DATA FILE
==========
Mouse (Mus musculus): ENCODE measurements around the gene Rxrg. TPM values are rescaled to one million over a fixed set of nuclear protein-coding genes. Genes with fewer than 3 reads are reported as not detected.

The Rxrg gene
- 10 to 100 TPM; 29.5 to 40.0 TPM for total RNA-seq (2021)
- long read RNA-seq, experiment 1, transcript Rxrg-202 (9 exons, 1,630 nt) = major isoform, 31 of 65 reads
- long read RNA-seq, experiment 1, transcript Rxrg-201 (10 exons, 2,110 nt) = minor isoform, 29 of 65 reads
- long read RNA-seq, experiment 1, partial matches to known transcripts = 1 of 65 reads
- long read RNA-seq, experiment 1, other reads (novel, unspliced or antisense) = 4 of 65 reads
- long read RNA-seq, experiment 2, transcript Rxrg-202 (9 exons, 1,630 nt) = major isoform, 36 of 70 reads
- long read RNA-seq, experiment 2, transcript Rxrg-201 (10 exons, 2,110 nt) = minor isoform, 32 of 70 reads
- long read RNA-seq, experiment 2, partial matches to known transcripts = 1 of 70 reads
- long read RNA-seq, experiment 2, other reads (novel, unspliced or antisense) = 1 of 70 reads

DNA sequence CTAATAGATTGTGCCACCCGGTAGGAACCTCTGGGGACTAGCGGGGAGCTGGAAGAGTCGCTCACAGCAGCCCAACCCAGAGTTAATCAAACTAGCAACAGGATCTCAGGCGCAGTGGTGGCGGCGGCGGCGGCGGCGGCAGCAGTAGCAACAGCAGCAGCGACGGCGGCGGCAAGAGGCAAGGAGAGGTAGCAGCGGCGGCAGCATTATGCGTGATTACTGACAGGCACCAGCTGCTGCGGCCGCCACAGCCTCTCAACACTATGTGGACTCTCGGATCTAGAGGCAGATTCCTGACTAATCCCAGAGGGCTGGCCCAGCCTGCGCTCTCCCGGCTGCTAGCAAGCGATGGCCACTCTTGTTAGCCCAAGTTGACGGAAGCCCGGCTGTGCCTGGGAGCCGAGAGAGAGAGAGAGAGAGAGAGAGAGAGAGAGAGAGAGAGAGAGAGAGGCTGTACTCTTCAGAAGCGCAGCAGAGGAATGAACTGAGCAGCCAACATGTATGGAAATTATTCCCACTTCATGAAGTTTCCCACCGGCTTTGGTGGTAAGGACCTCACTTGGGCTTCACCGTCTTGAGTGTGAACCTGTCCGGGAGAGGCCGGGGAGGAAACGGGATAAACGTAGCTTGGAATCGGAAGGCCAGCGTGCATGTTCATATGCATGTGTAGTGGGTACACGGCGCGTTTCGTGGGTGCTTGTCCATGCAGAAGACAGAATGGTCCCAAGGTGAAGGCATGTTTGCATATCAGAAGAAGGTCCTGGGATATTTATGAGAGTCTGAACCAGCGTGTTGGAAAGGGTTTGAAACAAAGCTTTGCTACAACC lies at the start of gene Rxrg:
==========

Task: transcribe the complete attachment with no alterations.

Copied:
Mouse (Mus musculus): ENCODE measurements around the gene Rxrg. TPM values are rescaled to one million over a fixed set of nuclear protein-coding genes. Genes with fewer than 3 reads are reported as not detected.

The Rxrg gene
- 10 to 100 TPM; 29.5 to 40.0 TPM for total RNA-seq (2021)
- long read RNA-seq, experiment 1, transcript Rxrg-202 (9 exons, 1,630 nt) = major isoform, 31 of 65 reads
- long read RNA-seq, experiment 1, transcript Rxrg-201 (10 exons, 2,110 nt) = minor isoform, 29 of 65 reads
- long read RNA-seq, experiment 1, partial matches to known transcripts = 1 of 65 reads
- long read RNA-seq, experiment 1, other reads (novel, unspliced or antisense) = 4 of 65 reads
- long read RNA-seq, experiment 2, transcript Rxrg-202 (9 exons, 1,630 nt) = major isoform, 36 of 70 reads
- long read RNA-seq, experiment 2, transcript Rxrg-201 (10 exons, 2,110 nt) = minor isoform, 32 of 70 reads
- long read RNA-seq, experiment 2, partial matches to known transcripts = 1 of 70 reads
- long read RNA-seq, experiment 2, other reads (novel, unspliced or antisense) = 1 of 70 reads

DNA sequence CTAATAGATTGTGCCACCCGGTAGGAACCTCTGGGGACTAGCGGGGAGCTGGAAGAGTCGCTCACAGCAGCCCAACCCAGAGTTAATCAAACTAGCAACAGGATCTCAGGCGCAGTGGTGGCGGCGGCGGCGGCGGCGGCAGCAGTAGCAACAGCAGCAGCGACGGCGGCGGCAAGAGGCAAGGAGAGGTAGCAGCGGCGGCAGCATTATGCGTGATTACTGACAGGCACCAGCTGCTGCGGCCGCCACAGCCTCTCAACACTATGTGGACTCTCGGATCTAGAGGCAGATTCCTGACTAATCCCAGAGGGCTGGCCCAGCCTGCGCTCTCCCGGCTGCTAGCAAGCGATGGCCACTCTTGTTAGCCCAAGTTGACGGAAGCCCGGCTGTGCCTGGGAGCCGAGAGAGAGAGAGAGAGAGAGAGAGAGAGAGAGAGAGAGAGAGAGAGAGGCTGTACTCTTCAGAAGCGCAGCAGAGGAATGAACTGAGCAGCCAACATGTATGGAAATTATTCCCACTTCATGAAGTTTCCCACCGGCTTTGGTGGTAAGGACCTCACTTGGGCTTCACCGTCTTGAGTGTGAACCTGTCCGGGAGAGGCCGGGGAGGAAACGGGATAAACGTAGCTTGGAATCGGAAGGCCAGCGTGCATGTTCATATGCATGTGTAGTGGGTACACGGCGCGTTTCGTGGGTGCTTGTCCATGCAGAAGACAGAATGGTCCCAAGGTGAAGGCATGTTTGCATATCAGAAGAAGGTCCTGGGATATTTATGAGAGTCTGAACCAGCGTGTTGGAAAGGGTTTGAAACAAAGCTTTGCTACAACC lies at the start of gene Rxrg: